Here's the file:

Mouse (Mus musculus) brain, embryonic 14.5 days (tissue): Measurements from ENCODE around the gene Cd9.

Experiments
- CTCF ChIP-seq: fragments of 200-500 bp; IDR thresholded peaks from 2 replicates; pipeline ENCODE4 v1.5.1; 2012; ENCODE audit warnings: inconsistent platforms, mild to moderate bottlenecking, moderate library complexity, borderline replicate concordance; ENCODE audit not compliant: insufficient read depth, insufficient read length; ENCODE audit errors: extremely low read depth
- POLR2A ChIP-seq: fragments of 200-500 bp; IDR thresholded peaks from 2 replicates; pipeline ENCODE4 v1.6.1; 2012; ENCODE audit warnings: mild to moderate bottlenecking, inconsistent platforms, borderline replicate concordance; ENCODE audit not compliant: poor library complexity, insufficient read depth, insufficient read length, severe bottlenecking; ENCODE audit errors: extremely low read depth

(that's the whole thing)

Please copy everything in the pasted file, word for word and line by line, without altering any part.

Mouse (Mus musculus) brain, embryonic 14.5 days (tissue): Measurements from ENCODE around the gene Cd9.

Experiments
- CTCF ChIP-seq: fragments of 200-500 bp; IDR thresholded peaks from 2 replicates; pipeline ENCODE4 v1.5.1; 2012; ENCODE audit warnings: inconsistent platforms, mild to moderate bottlenecking, moderate library complexity, borderline replicate concordance; ENCODE audit not compliant: insufficient read depth, insufficient read length; ENCODE audit errors: extremely low read depth
- POLR2A ChIP-seq: fragments of 200-500 bp; IDR thresholded peaks from 2 replicates; pipeline ENCODE4 v1.6.1; 2012; ENCODE audit warnings: mild to moderate bottlenecking, inconsistent platforms, borderline replicate concordance; ENCODE audit not compliant: poor library complexity, insufficient read depth, insufficient read length, severe bottlenecking; ENCODE audit errors: extremely low read depth